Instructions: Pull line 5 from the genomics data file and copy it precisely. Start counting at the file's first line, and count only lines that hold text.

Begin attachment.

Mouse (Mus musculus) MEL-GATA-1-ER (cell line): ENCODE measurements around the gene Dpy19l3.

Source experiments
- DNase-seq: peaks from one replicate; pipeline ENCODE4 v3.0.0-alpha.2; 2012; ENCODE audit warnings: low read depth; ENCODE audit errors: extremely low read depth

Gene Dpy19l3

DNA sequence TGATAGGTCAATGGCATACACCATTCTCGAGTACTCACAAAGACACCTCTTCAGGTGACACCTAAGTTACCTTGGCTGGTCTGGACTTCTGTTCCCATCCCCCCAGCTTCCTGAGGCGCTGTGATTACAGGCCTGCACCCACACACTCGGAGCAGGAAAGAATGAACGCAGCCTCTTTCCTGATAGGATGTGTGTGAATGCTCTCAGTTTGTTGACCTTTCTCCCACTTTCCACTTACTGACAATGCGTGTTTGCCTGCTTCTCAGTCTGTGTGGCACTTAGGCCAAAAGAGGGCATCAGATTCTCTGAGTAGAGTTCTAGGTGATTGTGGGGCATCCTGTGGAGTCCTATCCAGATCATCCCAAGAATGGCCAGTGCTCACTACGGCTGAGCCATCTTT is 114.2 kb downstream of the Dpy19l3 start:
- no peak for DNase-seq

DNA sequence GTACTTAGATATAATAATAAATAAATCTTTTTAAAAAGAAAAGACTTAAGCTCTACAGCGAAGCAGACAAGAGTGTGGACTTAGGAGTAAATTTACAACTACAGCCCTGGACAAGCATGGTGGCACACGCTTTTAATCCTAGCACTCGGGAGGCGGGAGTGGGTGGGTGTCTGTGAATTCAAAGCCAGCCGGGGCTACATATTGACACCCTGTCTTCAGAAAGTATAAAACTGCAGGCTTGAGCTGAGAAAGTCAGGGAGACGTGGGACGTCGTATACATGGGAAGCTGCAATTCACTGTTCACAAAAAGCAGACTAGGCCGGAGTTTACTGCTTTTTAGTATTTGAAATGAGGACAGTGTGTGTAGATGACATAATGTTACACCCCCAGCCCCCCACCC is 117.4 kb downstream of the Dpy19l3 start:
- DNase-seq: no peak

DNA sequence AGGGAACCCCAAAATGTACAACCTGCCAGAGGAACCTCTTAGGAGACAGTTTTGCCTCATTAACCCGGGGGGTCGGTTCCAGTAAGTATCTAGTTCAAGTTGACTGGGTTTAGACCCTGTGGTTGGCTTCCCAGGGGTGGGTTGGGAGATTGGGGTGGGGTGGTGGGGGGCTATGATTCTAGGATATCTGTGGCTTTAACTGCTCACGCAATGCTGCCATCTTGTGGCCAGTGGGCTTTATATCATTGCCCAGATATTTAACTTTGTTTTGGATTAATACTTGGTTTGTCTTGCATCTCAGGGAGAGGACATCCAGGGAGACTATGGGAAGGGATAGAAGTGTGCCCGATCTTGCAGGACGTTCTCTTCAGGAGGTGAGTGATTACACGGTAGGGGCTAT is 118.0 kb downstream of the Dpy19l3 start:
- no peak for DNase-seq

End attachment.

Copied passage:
DNA sequence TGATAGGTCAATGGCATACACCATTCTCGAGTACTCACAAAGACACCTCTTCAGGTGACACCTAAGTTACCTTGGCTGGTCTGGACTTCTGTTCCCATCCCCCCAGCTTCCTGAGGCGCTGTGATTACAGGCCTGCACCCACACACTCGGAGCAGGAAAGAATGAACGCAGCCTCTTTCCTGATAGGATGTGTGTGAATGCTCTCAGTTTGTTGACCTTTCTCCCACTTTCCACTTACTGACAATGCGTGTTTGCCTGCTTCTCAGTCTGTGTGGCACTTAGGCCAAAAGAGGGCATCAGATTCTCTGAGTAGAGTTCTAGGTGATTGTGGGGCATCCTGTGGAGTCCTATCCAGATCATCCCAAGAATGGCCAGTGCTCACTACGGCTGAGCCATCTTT is 114.2 kb downstream of the Dpy19l3 start: